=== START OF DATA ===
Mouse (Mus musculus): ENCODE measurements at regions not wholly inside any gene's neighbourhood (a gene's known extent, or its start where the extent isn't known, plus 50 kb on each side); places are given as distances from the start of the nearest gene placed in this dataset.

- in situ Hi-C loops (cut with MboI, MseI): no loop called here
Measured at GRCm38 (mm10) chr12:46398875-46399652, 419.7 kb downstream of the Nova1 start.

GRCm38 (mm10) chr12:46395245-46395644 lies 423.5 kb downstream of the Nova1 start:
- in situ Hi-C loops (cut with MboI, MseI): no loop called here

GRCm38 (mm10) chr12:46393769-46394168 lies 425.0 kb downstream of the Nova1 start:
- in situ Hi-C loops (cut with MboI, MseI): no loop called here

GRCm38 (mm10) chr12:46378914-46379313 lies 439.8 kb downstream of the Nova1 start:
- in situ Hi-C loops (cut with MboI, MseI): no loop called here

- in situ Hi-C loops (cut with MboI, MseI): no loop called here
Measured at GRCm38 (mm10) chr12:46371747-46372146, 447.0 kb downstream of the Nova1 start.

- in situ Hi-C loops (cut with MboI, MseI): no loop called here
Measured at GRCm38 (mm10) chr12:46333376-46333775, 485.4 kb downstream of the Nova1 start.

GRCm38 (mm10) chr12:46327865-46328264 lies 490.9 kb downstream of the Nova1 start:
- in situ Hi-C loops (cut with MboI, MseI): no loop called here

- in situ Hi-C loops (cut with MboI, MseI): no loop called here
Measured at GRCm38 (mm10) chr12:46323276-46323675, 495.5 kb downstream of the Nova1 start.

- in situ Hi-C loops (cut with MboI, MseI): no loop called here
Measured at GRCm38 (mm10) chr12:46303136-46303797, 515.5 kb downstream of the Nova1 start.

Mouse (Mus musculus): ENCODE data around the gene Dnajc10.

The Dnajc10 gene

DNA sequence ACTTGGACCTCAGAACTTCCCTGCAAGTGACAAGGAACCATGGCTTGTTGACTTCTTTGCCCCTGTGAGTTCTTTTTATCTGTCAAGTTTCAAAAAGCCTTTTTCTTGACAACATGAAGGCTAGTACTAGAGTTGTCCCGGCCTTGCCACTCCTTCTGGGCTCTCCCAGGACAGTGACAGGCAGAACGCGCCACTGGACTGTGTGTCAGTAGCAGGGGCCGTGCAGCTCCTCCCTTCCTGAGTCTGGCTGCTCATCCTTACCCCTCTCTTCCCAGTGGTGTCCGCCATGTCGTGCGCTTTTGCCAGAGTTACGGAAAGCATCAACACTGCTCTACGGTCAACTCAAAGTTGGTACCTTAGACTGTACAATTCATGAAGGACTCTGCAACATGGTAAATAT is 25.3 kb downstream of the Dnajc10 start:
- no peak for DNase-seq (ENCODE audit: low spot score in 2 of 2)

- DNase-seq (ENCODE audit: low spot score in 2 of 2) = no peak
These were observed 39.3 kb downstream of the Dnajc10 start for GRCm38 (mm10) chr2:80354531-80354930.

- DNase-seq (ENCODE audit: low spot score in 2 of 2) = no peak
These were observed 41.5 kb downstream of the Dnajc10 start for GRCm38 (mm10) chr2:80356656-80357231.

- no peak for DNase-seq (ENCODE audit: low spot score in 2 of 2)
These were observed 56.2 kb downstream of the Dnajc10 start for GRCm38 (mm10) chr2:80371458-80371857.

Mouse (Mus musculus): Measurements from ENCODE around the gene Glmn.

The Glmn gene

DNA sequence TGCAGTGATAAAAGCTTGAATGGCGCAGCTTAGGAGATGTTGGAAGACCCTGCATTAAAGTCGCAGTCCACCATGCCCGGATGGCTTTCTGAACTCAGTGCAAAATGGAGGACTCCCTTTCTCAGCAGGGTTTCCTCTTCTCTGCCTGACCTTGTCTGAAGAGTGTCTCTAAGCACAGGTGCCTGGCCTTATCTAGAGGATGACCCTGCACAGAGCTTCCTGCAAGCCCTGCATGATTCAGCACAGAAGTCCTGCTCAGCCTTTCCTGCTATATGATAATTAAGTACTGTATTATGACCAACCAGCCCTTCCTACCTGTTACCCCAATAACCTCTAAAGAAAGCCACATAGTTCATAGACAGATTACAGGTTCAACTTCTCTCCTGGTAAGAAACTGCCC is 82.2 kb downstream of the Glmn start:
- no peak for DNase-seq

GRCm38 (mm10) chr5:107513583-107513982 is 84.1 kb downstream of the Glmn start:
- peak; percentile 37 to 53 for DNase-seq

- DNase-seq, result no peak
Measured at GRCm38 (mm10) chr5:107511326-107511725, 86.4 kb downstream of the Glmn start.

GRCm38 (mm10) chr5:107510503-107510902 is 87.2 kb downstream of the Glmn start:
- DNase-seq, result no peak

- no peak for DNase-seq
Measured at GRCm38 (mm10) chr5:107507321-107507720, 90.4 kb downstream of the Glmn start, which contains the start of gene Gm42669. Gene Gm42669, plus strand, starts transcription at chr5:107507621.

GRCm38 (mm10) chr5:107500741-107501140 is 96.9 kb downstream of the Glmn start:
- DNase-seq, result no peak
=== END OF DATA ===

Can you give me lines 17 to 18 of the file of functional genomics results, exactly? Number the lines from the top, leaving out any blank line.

Measured at GRCm38 (mm10) chr12:46323276-46323675, 495.5 kb downstream of the Nova1 start.

- in situ Hi-C loops (cut with MboI, MseI): no loop called here